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Blockchain: What Does It Mean For My business?

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Jason Bott
ByPor Jason Bott

Jason has been working as a consultant and project manager with enterprises of all sizes for over 20 years. His expertise lies in utilizing technology to solve problems that reduce costs and increase profits. He has been instrumental in implementing successful software projects for Shell, NOV, C&J, Nabors, Total, Halliburton, Baker Hughes, Noble, American Tower, AIG, NASA, Nike as well as many smaller firms.

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Blockchain, also known as distributed ledger technology, is a type of peer-to-peer accounting software built upon systems that are distributed among many users. The decentralization of the system provides consensus on transactions and help to protect it from attack or collapse. There is no one owner of the software, and it’s meant to be completely transparent. Every transaction is processed, approved and verified by many users across the network–a process that can take milliseconds–and cannot be edited. For obvious reasons, this is an auditor’s dream since every transaction is clear and public to all users involved and cannot be fudged in any way.

The application of this technology is relatively new, having been used on a large scale in the well-known but floundering virtual currency project, Bitcoin. The original idea came perhaps out of the economic crisis of 2008, a time in which the stability of the world’s economic foundation was questioned. However, the problems it is trying to solve go back to the beginnings of human civilization: Trust, Corruption, Fraud.

Eliminating these problems are lofty goals and its biggest proponents know as much. Some have declared that the technology will change the world of accounting and cooperations as we know it. If they are right, then what does this mean for business?

In the short term, it could save a lot of money and manpower. Blockchain can provide reliable data on all transactions and eliminates the need for large-scale in-house accounting processes. The accounting department of any given corporation could dedicate itself to making its business more efficient through reporting and analysis since it wouldn’t be periodically tasked with reconciling and verifying thousands of individual transactions. Additionally, it could make tax reporting as we know it, a thing of the past. If governments and highly regulated businesses had access to the same information in real time, then audits could be passive and continual.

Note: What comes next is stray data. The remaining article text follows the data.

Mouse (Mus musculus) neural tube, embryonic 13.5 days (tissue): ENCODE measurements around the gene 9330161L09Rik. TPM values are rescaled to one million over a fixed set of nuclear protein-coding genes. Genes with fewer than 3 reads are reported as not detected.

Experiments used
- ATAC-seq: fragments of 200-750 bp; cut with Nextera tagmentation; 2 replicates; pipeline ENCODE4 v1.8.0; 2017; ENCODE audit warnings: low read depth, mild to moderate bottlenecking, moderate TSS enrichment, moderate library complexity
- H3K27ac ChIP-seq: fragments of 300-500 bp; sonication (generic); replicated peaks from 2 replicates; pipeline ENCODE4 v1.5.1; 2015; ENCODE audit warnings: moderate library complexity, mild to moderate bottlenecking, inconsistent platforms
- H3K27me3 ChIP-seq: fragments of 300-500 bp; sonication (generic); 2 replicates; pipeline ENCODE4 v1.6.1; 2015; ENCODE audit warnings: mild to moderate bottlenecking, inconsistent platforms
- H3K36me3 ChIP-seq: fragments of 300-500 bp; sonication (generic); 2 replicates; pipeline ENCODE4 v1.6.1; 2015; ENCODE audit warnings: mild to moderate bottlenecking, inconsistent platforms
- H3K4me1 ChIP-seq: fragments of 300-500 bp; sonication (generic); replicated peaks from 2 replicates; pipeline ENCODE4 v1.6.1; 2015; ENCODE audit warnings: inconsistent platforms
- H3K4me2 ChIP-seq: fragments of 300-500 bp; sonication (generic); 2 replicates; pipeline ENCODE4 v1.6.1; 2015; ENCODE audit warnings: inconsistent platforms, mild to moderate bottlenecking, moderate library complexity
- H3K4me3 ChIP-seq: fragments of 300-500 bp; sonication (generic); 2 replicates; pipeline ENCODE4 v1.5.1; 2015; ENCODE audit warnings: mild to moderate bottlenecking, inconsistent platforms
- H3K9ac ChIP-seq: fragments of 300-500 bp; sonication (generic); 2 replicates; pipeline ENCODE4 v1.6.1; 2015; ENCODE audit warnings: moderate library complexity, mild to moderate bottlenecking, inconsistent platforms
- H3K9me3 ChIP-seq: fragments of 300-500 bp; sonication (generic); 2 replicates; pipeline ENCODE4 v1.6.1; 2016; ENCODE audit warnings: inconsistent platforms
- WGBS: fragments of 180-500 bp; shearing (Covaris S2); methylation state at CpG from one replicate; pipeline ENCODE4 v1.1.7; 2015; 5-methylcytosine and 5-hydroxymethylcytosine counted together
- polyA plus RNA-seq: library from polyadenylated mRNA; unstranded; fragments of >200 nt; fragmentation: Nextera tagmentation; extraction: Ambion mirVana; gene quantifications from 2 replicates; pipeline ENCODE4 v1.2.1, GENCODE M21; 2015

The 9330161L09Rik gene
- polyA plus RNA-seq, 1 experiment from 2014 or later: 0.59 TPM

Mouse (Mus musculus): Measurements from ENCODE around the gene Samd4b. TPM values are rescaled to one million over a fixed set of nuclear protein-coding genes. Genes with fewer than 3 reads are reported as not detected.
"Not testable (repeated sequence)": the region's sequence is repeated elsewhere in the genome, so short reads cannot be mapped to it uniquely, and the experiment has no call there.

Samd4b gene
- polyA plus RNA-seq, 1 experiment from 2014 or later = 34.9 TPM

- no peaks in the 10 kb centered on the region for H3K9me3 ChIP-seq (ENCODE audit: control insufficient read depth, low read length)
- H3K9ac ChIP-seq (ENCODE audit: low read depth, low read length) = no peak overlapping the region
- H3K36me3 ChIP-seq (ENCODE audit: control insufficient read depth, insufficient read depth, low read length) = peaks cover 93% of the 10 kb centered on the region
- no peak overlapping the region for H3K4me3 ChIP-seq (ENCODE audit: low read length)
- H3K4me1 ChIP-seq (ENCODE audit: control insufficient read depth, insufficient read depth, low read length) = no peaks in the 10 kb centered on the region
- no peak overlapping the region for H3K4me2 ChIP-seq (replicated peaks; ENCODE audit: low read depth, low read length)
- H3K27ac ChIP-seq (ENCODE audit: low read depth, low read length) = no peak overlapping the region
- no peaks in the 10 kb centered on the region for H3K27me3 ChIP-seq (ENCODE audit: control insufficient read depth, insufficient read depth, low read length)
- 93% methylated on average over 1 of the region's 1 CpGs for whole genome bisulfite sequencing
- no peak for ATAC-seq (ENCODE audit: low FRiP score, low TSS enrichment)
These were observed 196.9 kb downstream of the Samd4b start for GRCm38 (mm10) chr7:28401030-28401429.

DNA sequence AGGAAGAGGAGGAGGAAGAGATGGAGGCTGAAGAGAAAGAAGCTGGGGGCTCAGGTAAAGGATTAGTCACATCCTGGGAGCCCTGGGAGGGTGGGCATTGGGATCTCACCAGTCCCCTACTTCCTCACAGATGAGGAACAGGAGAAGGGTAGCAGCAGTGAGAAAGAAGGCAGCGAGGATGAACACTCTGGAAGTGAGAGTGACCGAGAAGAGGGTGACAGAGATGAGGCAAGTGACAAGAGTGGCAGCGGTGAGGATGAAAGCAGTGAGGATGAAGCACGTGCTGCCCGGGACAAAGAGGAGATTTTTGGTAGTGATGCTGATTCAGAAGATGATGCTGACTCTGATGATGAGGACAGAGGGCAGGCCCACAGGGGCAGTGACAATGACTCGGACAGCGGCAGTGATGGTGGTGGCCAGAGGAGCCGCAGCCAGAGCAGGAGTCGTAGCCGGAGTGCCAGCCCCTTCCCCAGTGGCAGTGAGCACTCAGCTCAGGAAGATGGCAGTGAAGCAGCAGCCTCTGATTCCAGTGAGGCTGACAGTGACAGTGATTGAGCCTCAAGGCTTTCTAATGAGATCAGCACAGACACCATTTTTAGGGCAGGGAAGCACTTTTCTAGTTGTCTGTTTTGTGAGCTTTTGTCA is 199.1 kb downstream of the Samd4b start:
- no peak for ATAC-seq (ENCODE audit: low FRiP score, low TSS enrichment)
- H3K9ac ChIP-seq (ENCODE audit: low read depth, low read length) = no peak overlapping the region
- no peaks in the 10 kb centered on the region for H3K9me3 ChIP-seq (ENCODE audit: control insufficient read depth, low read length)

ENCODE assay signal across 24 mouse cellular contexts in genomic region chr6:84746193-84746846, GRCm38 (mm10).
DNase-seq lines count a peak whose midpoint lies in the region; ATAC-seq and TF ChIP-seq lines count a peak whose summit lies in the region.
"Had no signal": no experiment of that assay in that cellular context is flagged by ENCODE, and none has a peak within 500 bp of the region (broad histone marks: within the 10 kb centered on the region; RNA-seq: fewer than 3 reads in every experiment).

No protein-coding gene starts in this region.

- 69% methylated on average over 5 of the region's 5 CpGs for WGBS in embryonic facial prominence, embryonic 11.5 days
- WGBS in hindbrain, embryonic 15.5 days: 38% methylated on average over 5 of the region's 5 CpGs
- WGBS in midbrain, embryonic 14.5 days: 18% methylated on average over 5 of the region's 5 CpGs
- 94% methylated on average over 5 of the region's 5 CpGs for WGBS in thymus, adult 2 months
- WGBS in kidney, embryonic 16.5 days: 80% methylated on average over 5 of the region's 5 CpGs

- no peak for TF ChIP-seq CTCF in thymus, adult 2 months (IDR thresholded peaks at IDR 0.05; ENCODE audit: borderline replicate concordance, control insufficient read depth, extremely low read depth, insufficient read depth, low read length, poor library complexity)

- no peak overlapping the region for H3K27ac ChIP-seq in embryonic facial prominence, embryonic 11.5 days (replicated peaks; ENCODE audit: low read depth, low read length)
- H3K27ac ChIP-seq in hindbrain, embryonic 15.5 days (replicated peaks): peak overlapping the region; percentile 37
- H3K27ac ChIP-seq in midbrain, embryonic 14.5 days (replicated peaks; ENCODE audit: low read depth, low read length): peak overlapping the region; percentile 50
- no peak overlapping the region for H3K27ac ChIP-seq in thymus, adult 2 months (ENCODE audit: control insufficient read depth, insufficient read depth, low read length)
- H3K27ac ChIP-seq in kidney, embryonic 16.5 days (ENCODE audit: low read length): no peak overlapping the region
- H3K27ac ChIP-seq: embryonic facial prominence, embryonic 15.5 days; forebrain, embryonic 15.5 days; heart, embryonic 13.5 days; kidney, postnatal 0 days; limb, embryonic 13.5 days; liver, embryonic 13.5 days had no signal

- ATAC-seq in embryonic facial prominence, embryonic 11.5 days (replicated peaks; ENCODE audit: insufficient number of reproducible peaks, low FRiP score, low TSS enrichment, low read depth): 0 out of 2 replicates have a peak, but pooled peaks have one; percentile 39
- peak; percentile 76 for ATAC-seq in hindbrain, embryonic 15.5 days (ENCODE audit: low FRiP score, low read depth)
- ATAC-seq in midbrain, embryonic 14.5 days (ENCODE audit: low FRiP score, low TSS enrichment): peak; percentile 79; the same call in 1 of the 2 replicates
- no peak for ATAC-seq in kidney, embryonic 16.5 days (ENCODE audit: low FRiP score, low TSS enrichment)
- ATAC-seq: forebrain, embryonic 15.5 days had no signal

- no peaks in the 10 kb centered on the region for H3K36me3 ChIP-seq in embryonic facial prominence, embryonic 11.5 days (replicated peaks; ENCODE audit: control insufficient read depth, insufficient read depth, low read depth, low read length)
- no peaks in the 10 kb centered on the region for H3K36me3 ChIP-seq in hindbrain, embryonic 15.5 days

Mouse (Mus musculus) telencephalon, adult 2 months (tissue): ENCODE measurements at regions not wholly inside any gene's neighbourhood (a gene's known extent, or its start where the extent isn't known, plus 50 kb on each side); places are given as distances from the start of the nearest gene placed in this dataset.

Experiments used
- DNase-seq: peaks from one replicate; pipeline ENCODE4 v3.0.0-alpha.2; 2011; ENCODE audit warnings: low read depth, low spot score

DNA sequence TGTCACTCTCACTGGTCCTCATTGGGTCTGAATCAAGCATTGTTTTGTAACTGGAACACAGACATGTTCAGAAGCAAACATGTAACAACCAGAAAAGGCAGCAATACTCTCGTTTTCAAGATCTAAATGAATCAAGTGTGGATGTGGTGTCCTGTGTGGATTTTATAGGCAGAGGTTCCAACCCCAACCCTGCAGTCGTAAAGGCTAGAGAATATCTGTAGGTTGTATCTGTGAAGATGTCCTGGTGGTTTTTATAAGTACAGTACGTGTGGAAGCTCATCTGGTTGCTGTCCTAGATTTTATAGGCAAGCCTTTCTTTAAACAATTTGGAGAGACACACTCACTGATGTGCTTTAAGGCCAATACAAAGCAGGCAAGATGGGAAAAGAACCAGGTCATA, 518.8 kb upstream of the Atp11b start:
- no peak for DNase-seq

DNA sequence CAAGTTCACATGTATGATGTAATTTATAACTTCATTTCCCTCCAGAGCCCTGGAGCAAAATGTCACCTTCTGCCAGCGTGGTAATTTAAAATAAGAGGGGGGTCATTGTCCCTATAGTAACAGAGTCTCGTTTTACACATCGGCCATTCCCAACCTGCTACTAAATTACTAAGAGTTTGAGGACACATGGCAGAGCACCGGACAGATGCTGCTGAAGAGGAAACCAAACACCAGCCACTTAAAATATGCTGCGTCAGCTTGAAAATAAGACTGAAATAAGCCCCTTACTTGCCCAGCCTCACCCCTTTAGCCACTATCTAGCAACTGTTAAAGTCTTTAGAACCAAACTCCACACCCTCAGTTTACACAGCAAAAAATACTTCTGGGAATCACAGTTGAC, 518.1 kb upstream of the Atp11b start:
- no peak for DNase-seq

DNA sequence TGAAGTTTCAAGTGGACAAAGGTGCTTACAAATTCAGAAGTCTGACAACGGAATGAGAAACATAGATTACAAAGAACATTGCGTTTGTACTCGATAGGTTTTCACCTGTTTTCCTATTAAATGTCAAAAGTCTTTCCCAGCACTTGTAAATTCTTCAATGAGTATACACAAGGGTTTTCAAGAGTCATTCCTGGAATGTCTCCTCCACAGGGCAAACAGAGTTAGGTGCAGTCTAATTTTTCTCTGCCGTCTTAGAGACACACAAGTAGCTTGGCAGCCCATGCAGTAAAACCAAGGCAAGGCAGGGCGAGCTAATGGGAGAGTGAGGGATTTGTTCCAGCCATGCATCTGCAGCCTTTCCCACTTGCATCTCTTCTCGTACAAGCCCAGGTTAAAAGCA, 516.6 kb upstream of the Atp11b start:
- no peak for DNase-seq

In the medium term, it could create an atmosphere of trust and cooperation between businesses that choose to work with one another. Some proposed uses of blockchain is for the management of contracts, rights, and supply chain management. It could be used to automatically pay copyright fees, authenticate points of origin, or enforce the rules of a deal without having to worry about whether either side is fulfilling its obligations.

In the long term, widespread use of the technology among many industries could make certain types of banking, including ACH for payment transactions, obsolete. Additionally, the middleman could be cut out areas so varied as the music industry, online shopping, publishing, among others. The gatekeepers of so many of the things we enjoy may no longer have any gates left to keep.

This technology has implications for creating massive changes in government as well. According to a UK report by the Government Chief Scientific Adviser, the technology’s “eventual impact […] on British society may be as significant as foundational events such as the creation of the Magna Carta.” In countries with highly corrupt government systems, blockchain could liberate economies and unleash business potential everywhere.

Lofty goals indeed, but the technology is already here. It’s just a matter of time before we begin to see the impact on the economy and even on world governance.